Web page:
Existentially dreary, yet beautifully and hauntingly introspective is Amy Seimetz’s sophomore feature, She Dies Tomorrow. It’s a film that’s wonderfully simplistic in its execution, being helmed on the shoulders of its two lead performers: Kate Lyn Sheil and Jane Adams. Neither actress is new to the horror-thriller genre, with Sheil being in films like You’re Next and V/H/S, and Adams taking part in Always Shine and 2015’s Poltergeist, yet this film still feels entirely unique.
Horror is a genre that can be tracked in its timeliness: films habitually address the fears and anxieties of the eras in which they premiere. In recent years, horror films about grief, mental health, and existentialism have been rampant, and She Dies Tomorrow is the newest inclusion, fitting perfectly into the times, yet standing out in its originality. I sat down for an interview with the film’s leads to ask them about their process, the universality of the film’s themes, and their friendship and collaboration with director Amy Seimetz.
Peyton Robinson: So I’d like to start by saying that I really loved the movie, and you two were great in it, so thank you for taking the time to talk with me today.
Kate Lyn Sheil: Thanks!
Jane Adams: Thank you!
PR: Neither of you are strangers to the horror-thriller genre, so I’m wondering what you look for when joining these projects and what it is that drew you to this film in particular.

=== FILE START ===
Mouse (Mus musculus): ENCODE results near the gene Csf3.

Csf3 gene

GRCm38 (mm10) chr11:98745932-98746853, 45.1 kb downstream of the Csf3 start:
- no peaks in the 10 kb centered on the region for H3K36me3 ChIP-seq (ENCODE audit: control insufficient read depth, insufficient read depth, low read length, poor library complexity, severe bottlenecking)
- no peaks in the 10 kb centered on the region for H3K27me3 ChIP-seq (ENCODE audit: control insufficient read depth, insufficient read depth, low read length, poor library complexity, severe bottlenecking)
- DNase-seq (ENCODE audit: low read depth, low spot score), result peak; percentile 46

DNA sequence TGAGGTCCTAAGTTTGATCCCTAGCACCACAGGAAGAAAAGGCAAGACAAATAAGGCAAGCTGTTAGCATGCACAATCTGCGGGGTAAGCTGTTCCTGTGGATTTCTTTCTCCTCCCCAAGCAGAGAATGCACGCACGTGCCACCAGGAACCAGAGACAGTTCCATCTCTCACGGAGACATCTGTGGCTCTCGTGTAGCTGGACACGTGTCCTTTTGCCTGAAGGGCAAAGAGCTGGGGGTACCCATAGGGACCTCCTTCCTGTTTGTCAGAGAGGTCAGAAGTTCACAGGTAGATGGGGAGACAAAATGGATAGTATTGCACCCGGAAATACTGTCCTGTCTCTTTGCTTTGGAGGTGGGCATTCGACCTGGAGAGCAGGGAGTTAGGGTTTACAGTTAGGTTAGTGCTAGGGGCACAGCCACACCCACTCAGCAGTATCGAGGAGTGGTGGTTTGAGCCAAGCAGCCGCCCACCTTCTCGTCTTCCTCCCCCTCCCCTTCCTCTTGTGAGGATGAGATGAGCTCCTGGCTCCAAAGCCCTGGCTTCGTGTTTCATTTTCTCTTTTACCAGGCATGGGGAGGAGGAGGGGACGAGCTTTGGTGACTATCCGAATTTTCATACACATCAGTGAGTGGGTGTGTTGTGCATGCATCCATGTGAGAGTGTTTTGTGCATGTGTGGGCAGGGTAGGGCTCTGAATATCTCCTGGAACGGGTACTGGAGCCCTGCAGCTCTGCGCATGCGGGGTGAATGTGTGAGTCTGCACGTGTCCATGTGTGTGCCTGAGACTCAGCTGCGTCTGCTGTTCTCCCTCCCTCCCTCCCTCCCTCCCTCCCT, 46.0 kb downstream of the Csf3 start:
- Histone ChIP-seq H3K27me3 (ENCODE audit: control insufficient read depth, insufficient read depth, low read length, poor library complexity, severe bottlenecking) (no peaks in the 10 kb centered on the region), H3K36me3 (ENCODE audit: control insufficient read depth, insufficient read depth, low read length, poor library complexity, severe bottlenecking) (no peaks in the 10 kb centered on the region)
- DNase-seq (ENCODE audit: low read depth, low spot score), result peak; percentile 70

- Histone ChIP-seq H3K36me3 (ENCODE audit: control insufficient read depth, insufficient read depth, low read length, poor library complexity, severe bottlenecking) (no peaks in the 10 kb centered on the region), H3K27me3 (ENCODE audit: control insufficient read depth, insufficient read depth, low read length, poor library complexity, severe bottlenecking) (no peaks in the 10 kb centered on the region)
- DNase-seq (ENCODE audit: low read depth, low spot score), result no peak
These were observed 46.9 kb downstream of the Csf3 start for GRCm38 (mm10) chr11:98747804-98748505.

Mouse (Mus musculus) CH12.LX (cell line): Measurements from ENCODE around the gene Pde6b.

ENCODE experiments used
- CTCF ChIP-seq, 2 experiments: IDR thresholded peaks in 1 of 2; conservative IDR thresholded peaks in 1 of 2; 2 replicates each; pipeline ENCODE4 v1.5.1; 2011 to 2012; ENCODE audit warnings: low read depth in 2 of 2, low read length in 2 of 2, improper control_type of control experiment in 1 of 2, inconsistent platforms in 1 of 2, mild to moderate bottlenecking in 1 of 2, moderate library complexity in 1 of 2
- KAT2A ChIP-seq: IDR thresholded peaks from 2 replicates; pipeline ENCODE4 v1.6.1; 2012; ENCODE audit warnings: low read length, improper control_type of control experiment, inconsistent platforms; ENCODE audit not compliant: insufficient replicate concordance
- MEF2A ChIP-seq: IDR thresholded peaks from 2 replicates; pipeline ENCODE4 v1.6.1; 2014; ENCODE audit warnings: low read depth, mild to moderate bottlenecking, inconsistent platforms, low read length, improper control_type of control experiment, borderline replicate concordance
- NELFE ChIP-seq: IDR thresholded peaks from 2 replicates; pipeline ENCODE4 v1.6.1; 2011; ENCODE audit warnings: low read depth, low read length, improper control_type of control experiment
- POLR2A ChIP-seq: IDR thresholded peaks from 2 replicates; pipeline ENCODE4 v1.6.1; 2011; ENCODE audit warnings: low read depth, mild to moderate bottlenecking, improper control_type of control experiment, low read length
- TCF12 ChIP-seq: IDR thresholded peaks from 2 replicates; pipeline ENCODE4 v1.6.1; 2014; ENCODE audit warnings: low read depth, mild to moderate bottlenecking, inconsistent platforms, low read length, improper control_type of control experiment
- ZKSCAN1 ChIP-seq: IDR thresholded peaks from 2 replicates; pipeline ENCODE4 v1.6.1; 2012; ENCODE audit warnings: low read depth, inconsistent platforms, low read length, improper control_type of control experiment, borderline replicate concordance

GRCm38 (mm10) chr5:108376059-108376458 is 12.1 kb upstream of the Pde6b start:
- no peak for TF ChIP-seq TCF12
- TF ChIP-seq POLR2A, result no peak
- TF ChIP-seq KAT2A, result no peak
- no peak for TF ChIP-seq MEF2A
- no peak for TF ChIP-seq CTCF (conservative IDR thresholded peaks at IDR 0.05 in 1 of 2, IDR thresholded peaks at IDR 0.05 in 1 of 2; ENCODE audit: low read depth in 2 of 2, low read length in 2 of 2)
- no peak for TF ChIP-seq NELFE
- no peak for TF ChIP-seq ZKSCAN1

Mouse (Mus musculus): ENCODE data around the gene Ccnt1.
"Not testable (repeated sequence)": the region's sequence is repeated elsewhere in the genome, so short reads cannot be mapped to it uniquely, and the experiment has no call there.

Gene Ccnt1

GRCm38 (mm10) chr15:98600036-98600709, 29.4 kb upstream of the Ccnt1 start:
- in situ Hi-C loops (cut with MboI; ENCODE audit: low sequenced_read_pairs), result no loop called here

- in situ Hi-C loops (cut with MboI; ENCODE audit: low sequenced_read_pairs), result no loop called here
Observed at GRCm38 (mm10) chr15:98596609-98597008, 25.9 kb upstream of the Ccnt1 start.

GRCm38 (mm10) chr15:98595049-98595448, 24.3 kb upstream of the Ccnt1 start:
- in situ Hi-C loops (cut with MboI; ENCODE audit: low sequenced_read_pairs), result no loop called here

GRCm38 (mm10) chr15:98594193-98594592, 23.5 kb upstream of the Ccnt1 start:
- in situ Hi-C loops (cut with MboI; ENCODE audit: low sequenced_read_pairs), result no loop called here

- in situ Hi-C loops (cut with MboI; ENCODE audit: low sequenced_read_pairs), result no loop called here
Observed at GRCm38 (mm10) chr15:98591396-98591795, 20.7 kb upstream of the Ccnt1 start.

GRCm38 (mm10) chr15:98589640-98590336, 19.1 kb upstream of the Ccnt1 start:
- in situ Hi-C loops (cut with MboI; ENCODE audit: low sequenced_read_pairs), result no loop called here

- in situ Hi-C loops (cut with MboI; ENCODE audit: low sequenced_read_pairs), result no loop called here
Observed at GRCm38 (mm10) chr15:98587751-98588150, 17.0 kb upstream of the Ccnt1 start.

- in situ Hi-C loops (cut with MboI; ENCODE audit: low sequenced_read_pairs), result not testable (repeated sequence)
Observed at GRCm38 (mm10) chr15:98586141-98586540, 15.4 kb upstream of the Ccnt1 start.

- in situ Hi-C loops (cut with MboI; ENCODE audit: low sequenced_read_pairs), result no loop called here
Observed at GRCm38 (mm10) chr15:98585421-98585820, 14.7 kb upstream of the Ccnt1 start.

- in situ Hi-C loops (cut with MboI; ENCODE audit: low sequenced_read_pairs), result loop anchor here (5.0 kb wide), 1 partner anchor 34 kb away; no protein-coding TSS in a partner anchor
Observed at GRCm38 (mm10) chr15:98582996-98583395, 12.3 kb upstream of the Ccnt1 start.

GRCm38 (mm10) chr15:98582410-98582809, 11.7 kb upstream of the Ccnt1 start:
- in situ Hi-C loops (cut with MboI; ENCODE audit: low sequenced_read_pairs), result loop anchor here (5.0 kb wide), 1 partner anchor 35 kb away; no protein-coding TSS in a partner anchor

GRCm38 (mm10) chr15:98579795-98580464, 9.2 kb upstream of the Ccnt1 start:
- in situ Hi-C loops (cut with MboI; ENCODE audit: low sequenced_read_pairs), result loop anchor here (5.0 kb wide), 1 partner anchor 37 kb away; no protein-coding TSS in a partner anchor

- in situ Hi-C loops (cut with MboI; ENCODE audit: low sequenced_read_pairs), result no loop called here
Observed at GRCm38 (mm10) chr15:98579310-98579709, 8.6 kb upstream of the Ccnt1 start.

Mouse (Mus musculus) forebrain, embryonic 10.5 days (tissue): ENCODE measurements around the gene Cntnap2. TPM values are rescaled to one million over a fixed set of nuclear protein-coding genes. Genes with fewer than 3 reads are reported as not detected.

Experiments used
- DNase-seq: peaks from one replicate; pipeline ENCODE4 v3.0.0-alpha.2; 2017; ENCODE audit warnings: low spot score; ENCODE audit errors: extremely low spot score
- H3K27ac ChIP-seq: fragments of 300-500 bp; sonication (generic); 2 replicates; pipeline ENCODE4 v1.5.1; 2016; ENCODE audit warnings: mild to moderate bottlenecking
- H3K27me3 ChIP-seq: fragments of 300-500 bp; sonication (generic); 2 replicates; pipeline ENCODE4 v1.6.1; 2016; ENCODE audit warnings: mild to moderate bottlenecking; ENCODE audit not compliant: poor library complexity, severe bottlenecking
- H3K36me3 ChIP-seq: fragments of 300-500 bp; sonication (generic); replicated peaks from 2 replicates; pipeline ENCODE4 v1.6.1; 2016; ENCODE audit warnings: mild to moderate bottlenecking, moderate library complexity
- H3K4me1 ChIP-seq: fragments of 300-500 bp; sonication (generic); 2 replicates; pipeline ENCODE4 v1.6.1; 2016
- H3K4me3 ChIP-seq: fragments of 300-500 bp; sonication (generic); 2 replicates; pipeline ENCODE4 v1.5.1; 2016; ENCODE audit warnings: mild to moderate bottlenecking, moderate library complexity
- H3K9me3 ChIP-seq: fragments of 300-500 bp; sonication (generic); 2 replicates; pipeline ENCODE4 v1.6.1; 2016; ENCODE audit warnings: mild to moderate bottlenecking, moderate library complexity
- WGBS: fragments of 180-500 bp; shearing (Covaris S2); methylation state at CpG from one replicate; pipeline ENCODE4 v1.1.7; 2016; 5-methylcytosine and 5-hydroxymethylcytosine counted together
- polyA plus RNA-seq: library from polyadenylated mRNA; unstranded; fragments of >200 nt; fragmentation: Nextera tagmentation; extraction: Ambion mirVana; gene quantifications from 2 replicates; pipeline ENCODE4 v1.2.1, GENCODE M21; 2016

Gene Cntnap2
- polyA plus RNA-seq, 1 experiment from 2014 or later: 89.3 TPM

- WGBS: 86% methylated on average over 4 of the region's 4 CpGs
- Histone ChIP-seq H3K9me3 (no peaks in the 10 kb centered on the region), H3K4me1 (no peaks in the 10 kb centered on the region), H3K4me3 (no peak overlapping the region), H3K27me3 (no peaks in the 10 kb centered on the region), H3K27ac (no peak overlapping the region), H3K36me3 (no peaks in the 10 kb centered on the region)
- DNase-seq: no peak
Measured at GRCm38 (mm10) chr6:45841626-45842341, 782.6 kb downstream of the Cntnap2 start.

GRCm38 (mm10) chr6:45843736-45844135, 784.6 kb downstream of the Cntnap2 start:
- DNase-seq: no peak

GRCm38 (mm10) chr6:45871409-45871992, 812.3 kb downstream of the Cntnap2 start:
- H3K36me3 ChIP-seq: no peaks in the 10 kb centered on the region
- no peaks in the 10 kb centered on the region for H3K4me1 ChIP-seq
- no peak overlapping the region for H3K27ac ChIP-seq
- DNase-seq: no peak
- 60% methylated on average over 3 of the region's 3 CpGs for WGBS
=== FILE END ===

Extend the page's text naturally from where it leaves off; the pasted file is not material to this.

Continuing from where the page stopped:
KLS: Amy and Jane and I have worked together in the past and we’ve known each other for quite a while. I made a movie in 2011 with Amy called Sun Don’t Shine, and it was one of my favorite working experiences. So when Amy asked me to be a part of this one, it was a no-brainer, but that’s also because Amy is very very brilliant. I knew that whatever her vision would be for this particular subject matter would be executed in a really individual way, and that it would be a movie I’d want to see even if I had nothing to do with it.
JA: What really drew me to this was working with Amy and Kate because we’ve been friends for a long time. So I would’ve done whatever! Even if it wasn’t a horror movie, I still would’ve done it. It wasn’t really about what it was gonna be, it was more just, “oh great, I get to hang out with Amy and Kate, and Jay (Jay Keitel, the cinematographer) will be shooting it. Let’s see what happens!”